POLITICS
06/02/2020 19:15 EDT

How People Are Protesting On The Streets After George Floyd's Death

The tens of thousands of people protesting Floyd's death have shown that marching isn't the only way to make a statement.

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People gather on June 1 at the site in Minneapolis where George Floyd died on May 25 while in police custody.

For the last six days, people have taken to the streets to protest police brutality in response to the killing of George Floyd, a Black man who died last week after a Minneapolis police officer knelt on his neck for nearly nine minutes. 

The public response was fast and widespread. Protests started in Minneapolis and then quickly spread across the country, as people marched not just for Floyd but for Breonna Taylor, Ahmaud Aubrey and Tony McDade, too. Law enforcement cracked down hard, spurred on by President Donald Trump, who said it’s imperative to stop the violence and property damage that has accompanied some of the demonstrations. 

Peaceful protesters are in a dangerous position. But they have an urgent mission, and the protests have continued in spite of the crackdowns. 

Along with marches and rallies, here are specific tactics protesters are using to highlight police violence and racism, particularly against Black people.

Kneeling

People across the country are kneeling as both a form of peaceful protest and an homage to the movement led by Colin Kaepernick, the NFL quarterback who in 2016 began kneeling during the national anthem to protest police brutality. 

“I am not going to stand up to show pride in a flag for a country that oppresses Black people and people of color,” Kaepernick said in 2016. “To me, this is bigger than football, and it would be selfish on my part to look the other way. There are bodies in the street and people getting paid leave and getting away with murder.”

Kneeling is also a somber symbol of the way that Floyd was killed ― by a white officer kneeling on his throat. 

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A Somali American protester kneels during a call for justice for George Floyd outside the Cup Foods store, where Floyd was killed, in Minneapolis on June 1.
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Protesters kneel and hold up their hands in front of a row of police during a demonstration against police brutality at a park near the White House on June 1 in Washington, D.C.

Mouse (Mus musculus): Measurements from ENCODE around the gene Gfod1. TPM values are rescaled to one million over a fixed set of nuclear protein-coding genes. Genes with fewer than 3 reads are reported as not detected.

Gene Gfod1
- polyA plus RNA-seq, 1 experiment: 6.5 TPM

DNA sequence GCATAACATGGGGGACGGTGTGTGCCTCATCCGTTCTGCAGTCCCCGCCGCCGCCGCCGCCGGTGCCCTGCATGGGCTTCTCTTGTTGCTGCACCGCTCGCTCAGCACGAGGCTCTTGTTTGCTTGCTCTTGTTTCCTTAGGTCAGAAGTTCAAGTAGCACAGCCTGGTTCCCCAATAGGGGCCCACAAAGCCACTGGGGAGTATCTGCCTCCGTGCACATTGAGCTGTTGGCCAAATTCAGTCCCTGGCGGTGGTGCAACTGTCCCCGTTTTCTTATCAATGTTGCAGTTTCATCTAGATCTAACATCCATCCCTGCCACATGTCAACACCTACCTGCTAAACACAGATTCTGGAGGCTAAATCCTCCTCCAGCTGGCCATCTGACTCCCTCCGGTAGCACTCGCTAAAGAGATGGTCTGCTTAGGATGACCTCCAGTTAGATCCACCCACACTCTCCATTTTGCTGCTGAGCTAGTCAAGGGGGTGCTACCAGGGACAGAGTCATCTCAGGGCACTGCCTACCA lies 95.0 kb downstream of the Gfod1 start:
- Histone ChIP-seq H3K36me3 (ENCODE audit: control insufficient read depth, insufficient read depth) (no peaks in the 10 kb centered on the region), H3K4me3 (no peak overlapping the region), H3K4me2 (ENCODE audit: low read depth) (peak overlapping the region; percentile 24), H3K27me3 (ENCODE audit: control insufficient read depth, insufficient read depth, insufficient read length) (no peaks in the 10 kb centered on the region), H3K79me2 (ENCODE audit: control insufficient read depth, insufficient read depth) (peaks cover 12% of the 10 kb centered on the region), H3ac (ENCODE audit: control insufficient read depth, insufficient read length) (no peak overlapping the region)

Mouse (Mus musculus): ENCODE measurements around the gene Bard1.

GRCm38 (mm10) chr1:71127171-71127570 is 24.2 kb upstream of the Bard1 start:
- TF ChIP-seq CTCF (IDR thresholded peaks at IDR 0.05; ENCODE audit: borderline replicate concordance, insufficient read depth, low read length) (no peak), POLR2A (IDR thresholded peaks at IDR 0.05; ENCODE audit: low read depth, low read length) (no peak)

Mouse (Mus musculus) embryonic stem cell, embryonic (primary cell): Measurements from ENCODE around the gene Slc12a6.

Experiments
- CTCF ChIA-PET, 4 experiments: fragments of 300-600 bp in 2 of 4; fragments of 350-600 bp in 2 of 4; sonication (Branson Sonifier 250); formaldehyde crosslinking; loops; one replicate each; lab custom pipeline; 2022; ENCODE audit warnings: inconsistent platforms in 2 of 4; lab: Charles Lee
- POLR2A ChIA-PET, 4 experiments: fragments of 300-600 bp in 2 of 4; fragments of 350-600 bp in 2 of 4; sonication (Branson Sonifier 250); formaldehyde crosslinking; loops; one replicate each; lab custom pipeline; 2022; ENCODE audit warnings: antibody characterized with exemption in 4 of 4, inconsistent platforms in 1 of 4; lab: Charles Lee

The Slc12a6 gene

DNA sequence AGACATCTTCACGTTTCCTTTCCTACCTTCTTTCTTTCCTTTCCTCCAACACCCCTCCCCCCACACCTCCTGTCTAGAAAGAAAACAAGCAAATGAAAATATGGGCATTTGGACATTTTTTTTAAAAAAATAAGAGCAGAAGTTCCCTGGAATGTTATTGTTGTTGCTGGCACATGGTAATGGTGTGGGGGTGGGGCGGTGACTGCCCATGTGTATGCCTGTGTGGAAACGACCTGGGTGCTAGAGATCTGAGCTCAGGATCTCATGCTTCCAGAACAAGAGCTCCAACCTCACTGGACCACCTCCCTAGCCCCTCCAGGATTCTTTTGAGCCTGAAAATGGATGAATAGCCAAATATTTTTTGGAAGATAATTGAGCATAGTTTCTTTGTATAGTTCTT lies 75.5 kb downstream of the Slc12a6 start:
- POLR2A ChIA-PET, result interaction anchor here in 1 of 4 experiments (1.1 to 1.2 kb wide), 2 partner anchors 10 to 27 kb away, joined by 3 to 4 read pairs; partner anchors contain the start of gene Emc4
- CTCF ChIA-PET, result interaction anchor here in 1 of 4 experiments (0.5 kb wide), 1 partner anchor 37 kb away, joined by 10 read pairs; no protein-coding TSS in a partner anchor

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Protesters kneel on May 31 during the fourth consecutive day of protests in Denver following the death of George Floyd.

Several viral videos and photos have also shown police officers kneeling with protesters ― though these short acts of solidarity have often been followed up with tear-gassing of protesters or other acts of aggression. 

White People To The Front

Protest organizers have frequently called on white allies to go to the front in a protest ― not to center white people in a movement for Black lives, but because police tend not to react as violently to white people. 

“It’s not just to show solidarity, it’s a line of protection,” said Tanya Faison, an organizer with the Black Lives Matter Sacramento chapter. 

“A lot of times, guns will be drawn [by police] and when a white person gets in front of the Black person, the gun goes down,” she said.

It’s crucial, though, that white allies not take it upon themselves to stand front and center in these protests. 

“White folks shouldn’t take on when they do it,” Faison said. “It should happen when Black folks say, ‘Hey, white people to the front.’” 

Prayer Ceremonies And Vigils

Floyd’s brother Terrence visited the site of his death on Monday and led a vigil with Rev. Kevin McCall of Brooklyn. Candlelight vigils were also held in Texas and Southern California over the weekend. 

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Terrence Floyd speaks to a group gathered on June 1 at the Minneapolis site where his brother George was killed by police one week ago.
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People in Houston march as they mourn the death of George Floyd during a candlelight vigil at Resurrection Metropolitan Community Church on May 31.
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Alec Rosenatck waits for a protest and candlelight vigil in front of Pasadena City Hall on May 31 in California.

The Native American community in Minneapolis performed a jingle dress healing ceremony at the site of Floyd’s death.

“Jingle Dress dancing holds a spiritual power for Indian people because of its association with healing,” Brenda J. Child, professor of American studies and American Indian studies at the University of Minnesota, wrote in The New York Times last week. 

“When many women dance together in unison, the effect is amplified, becoming a healing reverberation,” she wrote.

In Sacramento, California, on Monday evening, the Anti-Police Terror Project hosted a prayer gathering for families impacted by police brutality. Led by the local Native American community and inspired by the jingle dress ceremony in Minneapolis, the event centered around prayer and healing, with dancing, singing and an open mic for community members to share their righteous anger and grief. Attendees brought flowers, signs, candles and other offerings to show their support.